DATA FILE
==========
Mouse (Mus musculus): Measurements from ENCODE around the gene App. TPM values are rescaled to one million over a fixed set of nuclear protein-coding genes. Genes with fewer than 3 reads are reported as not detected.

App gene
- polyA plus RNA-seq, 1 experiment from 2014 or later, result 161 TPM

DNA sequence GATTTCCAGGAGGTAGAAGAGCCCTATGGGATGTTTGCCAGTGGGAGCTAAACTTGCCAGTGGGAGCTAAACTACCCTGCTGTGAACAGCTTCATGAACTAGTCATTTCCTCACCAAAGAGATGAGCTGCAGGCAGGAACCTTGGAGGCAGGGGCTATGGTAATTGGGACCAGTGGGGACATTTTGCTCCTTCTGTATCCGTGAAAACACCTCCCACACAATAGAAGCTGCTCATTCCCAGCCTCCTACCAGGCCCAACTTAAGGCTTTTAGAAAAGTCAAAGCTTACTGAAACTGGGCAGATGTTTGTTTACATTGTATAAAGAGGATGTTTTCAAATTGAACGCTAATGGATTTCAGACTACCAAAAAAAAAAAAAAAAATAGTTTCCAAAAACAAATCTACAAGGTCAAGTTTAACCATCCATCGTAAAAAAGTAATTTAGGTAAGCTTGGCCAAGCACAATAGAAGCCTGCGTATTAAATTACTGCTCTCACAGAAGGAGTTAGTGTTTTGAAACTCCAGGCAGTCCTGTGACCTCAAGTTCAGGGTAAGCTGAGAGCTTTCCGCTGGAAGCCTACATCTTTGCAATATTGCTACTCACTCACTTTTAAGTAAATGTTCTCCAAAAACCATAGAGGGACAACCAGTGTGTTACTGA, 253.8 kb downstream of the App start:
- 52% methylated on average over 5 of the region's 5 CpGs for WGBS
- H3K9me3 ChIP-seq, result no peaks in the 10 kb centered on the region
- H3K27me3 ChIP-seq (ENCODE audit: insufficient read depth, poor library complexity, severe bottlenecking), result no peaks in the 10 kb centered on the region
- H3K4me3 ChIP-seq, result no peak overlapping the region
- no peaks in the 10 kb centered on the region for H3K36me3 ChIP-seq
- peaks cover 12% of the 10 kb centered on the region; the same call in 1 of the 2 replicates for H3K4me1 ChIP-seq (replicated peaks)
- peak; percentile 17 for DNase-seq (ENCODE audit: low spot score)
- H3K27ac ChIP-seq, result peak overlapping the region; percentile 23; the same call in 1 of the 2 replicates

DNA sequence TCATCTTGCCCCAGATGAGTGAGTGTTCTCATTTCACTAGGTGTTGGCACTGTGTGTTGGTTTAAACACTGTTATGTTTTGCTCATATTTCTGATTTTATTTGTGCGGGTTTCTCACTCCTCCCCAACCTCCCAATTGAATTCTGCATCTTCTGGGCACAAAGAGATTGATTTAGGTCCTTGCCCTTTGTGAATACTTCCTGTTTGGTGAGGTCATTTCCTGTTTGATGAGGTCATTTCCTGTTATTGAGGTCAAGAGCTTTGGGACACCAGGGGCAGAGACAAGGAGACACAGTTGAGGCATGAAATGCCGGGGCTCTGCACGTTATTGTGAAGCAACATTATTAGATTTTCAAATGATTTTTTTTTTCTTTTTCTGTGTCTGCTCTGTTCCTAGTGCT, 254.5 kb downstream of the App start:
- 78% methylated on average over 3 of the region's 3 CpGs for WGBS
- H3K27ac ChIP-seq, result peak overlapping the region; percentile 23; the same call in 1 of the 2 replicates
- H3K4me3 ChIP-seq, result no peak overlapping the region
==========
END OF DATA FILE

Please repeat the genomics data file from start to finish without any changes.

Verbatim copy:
Mouse (Mus musculus): Measurements from ENCODE around the gene App. TPM values are rescaled to one million over a fixed set of nuclear protein-coding genes. Genes with fewer than 3 reads are reported as not detected.

App gene
- polyA plus RNA-seq, 1 experiment from 2014 or later, result 161 TPM

DNA sequence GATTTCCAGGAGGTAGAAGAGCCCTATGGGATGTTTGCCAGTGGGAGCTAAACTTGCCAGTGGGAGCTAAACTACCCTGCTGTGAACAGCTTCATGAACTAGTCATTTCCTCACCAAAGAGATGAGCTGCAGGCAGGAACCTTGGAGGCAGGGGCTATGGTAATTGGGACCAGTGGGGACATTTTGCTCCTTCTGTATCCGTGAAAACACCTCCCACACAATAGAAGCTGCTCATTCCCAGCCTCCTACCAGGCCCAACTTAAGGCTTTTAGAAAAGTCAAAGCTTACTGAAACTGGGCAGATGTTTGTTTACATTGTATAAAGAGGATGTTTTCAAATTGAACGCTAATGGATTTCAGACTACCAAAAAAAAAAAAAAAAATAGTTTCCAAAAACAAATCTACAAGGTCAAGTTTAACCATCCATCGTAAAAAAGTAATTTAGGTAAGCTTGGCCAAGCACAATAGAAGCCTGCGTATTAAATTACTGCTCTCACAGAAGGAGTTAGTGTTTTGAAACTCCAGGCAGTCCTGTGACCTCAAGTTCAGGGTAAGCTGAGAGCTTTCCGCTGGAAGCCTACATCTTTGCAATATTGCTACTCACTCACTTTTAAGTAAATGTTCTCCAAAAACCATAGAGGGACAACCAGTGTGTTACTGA, 253.8 kb downstream of the App start:
- 52% methylated on average over 5 of the region's 5 CpGs for WGBS
- H3K9me3 ChIP-seq, result no peaks in the 10 kb centered on the region
- H3K27me3 ChIP-seq (ENCODE audit: insufficient read depth, poor library complexity, severe bottlenecking), result no peaks in the 10 kb centered on the region
- H3K4me3 ChIP-seq, result no peak overlapping the region
- no peaks in the 10 kb centered on the region for H3K36me3 ChIP-seq
- peaks cover 12% of the 10 kb centered on the region; the same call in 1 of the 2 replicates for H3K4me1 ChIP-seq (replicated peaks)
- peak; percentile 17 for DNase-seq (ENCODE audit: low spot score)
- H3K27ac ChIP-seq, result peak overlapping the region; percentile 23; the same call in 1 of the 2 replicates

DNA sequence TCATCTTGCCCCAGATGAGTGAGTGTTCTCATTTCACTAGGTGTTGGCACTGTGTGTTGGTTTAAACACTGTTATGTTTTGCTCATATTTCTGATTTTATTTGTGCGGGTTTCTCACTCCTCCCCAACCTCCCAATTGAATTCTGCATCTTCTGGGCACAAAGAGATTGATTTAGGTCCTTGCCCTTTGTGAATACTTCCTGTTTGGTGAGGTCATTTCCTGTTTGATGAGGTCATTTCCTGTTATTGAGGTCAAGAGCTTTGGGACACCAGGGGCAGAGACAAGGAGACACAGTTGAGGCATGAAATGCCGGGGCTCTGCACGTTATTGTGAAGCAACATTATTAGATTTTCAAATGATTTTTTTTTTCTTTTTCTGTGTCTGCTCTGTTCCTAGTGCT, 254.5 kb downstream of the App start:
- 78% methylated on average over 3 of the region's 3 CpGs for WGBS
- H3K27ac ChIP-seq, result peak overlapping the region; percentile 23; the same call in 1 of the 2 replicates
- H3K4me3 ChIP-seq, result no peak overlapping the region